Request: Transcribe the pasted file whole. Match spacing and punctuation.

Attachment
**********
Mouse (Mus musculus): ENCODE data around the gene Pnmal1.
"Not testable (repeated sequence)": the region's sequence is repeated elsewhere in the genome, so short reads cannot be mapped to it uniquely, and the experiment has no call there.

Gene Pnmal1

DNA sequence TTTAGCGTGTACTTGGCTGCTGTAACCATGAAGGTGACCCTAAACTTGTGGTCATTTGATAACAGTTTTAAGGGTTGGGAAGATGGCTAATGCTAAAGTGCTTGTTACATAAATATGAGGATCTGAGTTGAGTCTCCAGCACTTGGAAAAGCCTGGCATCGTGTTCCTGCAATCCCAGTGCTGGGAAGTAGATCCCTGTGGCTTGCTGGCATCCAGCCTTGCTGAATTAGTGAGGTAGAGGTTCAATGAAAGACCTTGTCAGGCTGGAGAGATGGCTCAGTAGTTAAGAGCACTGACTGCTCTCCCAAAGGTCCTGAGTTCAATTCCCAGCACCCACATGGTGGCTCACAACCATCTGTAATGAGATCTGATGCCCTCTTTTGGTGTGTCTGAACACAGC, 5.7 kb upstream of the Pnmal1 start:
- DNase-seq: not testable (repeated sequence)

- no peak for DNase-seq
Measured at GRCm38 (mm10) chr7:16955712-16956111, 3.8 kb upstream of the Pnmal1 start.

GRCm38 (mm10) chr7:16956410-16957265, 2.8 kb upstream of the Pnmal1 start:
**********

Mouse (Mus musculus): ENCODE data around the gene Pnmal1.
"Not testable (repeated sequence)": the region's sequence is repeated elsewhere in the genome, so short reads cannot be mapped to it uniquely, and the experiment has no call there.

Gene Pnmal1

DNA sequence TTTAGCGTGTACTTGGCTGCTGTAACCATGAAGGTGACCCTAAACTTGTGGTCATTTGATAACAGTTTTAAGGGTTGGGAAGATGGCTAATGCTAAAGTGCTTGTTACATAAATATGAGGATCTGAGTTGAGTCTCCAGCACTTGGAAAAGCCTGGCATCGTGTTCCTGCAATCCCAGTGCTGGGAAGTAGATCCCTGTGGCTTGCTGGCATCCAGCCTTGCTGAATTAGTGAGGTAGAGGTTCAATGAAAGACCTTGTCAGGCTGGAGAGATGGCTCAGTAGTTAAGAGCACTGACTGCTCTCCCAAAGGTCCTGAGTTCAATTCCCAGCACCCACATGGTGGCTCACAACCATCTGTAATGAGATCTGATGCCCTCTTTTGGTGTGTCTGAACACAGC, 5.7 kb upstream of the Pnmal1 start:
- DNase-seq: not testable (repeated sequence)

- no peak for DNase-seq
Measured at GRCm38 (mm10) chr7:16955712-16956111, 3.8 kb upstream of the Pnmal1 start.

GRCm38 (mm10) chr7:16956410-16957265, 2.8 kb upstream of the Pnmal1 start: